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Using CoQ10 for Energy Generation and Recovery
Coenzyme Q10 (CoQ10) is also known by the name ubiquinone for the reason that it is ubiquitous throughout all living cells in all animals and most bacteria. It was first discovered in 1940 (1). Subsequently, it was first isolated from beef heart in 1957 (2). It is a fat soluble nutrient which can be in two primary forms depending on its state of oxidation and these are named as ubiquinone (oxidised form) or ubiquinol (reduced form). CoQ10 is known as a vitamin-like compound, as it can be made by cells in the body, but is also essential for many life processes (3). These include the primary biochemical function of CoQ10 as an energy transfer compound within the aerobic metabolism pathway (4).
CoQ10 is found within cells in the membranes of organelles called mitochondria, which are essentially the energy factories of the cells. Here in the ubiquinone form, it carries out one of its most important functions within the body – being a cog in the engine of energy generation. CoQ10 is an integral compound in the aerobic metabolism pathway in this location and is involved in the process of producing a biomolecule called Adenosine Triphosphate (ATP) from glucose in the presence of oxygen (5). ATP is the energy currency which is then used by cells to carry out many biochemical processes needed to sustain life. In terms of numbers, the aerobic pathway breaks down one glucose to give between 34-36 ATPs compared to the anaerobic pathway, which will give as little as 2 ATPs per glucose, and additionally, produces the damaging by-product lactic acid (6). Under normal conditions, 95% of the body’s energy will be generated using the aerobic metabolism pathway. For this reason, with endurance and stamina type exercise, it is desirable to use the aerobic pathway to its maximum potential for energy generation and the two limiting factors in doing this are oxygen and CoQ10.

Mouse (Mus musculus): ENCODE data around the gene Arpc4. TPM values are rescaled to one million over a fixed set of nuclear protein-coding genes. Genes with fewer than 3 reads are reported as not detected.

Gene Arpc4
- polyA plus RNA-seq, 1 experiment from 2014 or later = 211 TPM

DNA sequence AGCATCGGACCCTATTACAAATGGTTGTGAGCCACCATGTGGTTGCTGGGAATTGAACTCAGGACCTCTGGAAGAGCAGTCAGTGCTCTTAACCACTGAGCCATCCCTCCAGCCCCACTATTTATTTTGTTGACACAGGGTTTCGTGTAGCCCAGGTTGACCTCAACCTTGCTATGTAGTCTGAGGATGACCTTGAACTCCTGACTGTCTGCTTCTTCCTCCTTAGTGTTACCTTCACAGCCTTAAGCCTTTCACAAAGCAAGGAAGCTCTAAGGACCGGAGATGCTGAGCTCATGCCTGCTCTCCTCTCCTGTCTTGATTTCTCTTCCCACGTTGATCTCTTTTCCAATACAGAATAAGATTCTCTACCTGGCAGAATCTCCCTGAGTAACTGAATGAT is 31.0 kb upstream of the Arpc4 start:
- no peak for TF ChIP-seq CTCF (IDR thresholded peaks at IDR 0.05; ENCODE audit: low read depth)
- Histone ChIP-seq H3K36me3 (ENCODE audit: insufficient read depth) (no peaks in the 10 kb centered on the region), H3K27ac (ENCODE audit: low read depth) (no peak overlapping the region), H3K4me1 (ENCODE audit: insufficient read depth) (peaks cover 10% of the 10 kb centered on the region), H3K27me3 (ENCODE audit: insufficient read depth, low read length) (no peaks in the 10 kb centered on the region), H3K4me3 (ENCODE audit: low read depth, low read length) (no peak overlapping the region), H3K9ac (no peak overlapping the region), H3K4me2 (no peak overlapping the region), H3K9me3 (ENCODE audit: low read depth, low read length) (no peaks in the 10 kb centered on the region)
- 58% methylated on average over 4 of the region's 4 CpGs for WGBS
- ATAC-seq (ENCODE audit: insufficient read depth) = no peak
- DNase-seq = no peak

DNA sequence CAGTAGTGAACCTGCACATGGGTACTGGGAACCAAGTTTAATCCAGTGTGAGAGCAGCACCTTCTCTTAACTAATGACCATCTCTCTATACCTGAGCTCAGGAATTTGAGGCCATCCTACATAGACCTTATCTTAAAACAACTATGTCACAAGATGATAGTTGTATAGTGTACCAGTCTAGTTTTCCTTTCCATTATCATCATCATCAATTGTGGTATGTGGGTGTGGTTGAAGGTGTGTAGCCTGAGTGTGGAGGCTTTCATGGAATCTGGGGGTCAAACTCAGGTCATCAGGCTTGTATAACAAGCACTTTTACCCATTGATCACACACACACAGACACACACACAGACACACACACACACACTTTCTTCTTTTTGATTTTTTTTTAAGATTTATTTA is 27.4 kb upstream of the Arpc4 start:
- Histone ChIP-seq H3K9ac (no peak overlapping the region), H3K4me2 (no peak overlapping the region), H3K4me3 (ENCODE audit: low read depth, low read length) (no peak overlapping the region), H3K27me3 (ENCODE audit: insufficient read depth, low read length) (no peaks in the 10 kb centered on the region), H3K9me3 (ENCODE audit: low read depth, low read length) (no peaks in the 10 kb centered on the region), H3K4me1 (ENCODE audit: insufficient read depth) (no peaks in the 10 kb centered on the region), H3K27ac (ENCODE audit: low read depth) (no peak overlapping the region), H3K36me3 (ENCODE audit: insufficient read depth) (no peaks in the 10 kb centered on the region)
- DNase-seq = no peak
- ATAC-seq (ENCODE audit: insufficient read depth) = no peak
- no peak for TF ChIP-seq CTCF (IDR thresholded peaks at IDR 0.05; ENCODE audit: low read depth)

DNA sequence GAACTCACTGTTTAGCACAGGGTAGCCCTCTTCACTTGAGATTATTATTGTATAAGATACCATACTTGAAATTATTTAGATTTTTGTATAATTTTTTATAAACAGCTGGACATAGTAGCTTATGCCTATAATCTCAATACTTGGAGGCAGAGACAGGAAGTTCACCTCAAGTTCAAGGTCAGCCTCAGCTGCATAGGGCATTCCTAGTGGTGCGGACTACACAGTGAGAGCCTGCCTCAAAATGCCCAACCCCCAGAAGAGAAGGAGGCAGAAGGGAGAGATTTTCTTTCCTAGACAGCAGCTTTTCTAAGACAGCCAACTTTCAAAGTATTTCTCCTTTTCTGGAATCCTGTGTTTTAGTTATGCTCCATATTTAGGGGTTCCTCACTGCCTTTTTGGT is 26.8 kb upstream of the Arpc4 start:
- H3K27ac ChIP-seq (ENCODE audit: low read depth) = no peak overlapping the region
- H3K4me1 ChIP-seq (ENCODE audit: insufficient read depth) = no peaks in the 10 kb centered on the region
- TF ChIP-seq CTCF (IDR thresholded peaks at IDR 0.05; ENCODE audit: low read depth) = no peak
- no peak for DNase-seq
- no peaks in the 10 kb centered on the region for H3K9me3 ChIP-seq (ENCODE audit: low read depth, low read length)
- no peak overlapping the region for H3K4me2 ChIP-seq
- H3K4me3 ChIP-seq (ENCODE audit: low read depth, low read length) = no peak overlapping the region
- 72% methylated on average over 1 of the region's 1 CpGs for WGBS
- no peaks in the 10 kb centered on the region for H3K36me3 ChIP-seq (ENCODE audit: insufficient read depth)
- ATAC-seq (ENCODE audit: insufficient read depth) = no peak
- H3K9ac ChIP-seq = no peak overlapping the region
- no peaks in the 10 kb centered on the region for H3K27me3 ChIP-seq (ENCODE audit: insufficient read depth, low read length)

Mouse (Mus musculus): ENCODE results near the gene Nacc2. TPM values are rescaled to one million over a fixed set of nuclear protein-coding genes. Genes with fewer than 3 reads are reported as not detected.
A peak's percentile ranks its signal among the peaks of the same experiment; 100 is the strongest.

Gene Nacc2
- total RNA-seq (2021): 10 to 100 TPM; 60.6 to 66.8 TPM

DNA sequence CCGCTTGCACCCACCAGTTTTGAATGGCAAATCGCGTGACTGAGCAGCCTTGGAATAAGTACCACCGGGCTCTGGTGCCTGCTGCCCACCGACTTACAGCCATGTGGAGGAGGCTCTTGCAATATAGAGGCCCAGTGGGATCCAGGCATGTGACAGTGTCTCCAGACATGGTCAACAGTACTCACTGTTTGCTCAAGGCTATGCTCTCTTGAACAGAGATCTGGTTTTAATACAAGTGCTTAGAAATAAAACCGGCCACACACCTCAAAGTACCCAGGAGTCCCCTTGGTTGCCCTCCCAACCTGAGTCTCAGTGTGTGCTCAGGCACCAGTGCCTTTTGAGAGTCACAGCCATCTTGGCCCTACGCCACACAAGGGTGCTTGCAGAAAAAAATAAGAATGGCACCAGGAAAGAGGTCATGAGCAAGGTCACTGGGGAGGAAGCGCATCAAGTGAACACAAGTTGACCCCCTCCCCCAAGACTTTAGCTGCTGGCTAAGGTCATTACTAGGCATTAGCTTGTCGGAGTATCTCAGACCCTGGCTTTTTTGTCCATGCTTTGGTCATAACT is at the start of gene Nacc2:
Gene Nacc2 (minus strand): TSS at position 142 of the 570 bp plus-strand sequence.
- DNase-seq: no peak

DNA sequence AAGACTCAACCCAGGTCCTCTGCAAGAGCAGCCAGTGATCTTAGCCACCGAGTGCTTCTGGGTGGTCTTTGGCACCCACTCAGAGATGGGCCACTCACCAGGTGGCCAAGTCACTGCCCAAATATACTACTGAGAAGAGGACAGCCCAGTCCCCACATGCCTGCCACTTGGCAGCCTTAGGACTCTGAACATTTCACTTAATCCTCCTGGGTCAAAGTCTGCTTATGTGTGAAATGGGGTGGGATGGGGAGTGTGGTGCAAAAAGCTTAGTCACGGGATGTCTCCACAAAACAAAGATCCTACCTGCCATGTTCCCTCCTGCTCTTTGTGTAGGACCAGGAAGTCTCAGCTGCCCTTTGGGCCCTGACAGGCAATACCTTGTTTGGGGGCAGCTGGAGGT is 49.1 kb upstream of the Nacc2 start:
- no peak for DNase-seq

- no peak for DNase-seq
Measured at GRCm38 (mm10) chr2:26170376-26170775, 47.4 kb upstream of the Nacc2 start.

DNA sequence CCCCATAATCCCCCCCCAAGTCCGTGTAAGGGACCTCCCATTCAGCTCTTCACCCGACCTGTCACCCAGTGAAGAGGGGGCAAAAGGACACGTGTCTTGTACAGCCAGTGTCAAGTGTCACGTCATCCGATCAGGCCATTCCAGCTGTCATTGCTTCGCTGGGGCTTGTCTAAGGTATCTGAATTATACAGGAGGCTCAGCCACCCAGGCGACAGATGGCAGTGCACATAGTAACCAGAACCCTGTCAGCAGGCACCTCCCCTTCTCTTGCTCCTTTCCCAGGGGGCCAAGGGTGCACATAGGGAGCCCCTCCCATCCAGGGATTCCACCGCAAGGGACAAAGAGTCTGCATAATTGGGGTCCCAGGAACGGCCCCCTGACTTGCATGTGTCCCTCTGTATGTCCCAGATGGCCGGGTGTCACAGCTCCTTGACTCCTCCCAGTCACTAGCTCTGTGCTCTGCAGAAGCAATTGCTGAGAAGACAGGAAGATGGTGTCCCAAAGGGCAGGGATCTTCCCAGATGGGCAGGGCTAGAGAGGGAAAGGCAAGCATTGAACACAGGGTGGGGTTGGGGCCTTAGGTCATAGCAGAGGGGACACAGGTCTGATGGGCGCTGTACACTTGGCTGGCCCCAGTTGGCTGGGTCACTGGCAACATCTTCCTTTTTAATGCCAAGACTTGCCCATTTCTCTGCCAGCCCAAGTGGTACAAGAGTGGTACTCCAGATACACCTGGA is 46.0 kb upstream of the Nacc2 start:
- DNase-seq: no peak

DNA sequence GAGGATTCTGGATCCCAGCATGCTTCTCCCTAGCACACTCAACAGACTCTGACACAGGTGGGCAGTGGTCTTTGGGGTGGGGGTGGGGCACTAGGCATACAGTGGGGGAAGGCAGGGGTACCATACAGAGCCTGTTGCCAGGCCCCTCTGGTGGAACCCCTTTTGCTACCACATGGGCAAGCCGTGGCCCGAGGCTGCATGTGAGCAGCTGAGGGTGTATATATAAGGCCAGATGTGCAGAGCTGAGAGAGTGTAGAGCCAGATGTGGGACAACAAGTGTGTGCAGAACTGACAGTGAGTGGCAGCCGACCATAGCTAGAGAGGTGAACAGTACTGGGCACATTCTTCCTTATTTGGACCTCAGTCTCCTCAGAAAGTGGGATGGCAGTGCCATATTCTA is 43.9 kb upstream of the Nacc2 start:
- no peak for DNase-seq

Higher energy producing cells such as heart, kidney and liver cells naturally contain higher concentrations of CoQ10 (114, 67 and 55 grams of CoQ10 per gram of tissue respectively in humans) due to their higher energy demands (1). As CoQ10 is an integral part of the aerobic metabolic pathway, which produces much more energy than the anaerobic alternative, it facilitates more efficient energy production by acting as an electron transporter (within the mitochondrial electron transport chain). This potentially can delay the onset of anaerobic metabolism and fatigue during exercise.
Energene-Q10 contains a bio-available source of CoQ10 for horses.
When the cells in the body carry out biochemical reactions during exercise, these processes generate many compounds called “free radicals” or “reactive oxygen species” or “oxidants” and these can damage the cellular structure of the body in many ways (7). The body has natural anti-oxidants (including CoQ10) for dealing with these oxidants (8). In this way, there is a natural in-built oxidant-antioxidant equilibrium (9). However, when a lot of ATP is used by the body for energy (i.e. during strenuous exercise), then more of these damaging oxidants are produced and this natural equilibrium becomes unbalanced.
Due to the presence of oxygen in the stomach, a large proportion of CoQ10 ingested orally will reach the intestine as the oxidised ubiquinone form (10). However, during the absorption process by the intestinal cells it is reduced to the ubiquinol form and stays in this form during circulation within the blood stream. This form is the active anti-oxidant configuration of CoQ10 and it is needed in in this format in circulation to protect against the oxidants mentioned above (11,12). Within cells, CoQ10 can also carry out the same anti-oxidant function, as it is fat soluble, and it can penetrate into cell membranes which are one of the main targets which are damaged by oxidants in intense exercise (4,13). Thus, CoQ10 will aid in the reduction of this exercise induced oxidative stress on cells.